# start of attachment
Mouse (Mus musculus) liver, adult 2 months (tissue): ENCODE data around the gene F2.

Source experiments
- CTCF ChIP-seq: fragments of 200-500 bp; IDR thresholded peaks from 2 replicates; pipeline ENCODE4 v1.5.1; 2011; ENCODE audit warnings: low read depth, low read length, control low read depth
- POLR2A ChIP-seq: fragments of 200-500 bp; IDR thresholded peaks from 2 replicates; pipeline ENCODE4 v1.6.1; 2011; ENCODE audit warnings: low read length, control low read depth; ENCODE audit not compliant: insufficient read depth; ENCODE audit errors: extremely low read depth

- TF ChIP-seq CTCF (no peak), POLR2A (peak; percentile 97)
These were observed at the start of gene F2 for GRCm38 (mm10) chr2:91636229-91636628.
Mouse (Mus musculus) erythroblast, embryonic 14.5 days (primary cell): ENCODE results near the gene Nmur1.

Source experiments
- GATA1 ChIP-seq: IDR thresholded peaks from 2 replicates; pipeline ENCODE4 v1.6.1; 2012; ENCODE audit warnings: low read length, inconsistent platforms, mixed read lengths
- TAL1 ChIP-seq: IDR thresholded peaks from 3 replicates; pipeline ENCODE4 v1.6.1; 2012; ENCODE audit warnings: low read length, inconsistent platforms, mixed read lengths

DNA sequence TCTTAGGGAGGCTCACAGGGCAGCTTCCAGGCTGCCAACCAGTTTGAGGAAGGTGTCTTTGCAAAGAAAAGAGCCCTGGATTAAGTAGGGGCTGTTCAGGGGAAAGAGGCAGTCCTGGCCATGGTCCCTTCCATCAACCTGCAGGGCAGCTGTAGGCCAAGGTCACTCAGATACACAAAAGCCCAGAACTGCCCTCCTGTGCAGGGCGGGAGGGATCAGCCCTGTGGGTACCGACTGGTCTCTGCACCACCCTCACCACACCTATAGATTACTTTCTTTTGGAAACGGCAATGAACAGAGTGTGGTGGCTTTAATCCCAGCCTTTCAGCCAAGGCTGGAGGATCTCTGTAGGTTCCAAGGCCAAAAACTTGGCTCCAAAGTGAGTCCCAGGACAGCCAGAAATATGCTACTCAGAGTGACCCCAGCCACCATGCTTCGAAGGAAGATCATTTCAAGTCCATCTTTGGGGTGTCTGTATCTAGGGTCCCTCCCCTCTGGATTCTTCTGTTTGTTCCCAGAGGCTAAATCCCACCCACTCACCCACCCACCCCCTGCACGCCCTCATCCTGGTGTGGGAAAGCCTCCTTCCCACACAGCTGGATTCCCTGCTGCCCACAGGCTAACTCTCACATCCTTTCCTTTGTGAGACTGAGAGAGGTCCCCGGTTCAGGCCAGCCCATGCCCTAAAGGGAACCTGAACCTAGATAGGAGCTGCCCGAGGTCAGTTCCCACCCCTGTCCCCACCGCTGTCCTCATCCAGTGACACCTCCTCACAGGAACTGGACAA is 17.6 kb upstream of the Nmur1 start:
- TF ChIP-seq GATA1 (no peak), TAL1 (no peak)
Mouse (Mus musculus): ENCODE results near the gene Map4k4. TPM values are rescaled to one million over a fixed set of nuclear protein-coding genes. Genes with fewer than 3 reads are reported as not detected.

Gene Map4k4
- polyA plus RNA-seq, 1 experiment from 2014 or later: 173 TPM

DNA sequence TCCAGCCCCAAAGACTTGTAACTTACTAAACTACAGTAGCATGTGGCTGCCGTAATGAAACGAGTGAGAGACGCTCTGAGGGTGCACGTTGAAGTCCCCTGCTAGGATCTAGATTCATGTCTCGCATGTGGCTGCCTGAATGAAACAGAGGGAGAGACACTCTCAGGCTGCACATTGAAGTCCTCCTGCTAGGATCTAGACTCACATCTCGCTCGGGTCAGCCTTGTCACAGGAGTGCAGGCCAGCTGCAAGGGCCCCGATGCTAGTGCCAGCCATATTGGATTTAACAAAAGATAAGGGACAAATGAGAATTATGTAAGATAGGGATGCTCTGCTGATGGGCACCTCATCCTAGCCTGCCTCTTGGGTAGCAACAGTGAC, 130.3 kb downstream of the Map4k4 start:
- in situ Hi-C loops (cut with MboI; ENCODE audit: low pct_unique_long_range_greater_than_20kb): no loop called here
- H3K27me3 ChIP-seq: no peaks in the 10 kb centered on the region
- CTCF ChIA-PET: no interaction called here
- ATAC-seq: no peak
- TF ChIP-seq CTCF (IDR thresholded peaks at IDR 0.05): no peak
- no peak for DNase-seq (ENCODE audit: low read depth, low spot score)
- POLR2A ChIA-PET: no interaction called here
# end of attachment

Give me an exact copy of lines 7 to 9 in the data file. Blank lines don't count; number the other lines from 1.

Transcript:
Mouse (Mus musculus) erythroblast, embryonic 14.5 days (primary cell): ENCODE results near the gene Nmur1.

Source experiments
- GATA1 ChIP-seq: IDR thresholded peaks from 2 replicates; pipeline ENCODE4 v1.6.1; 2012; ENCODE audit warnings: low read length, inconsistent platforms, mixed read lengths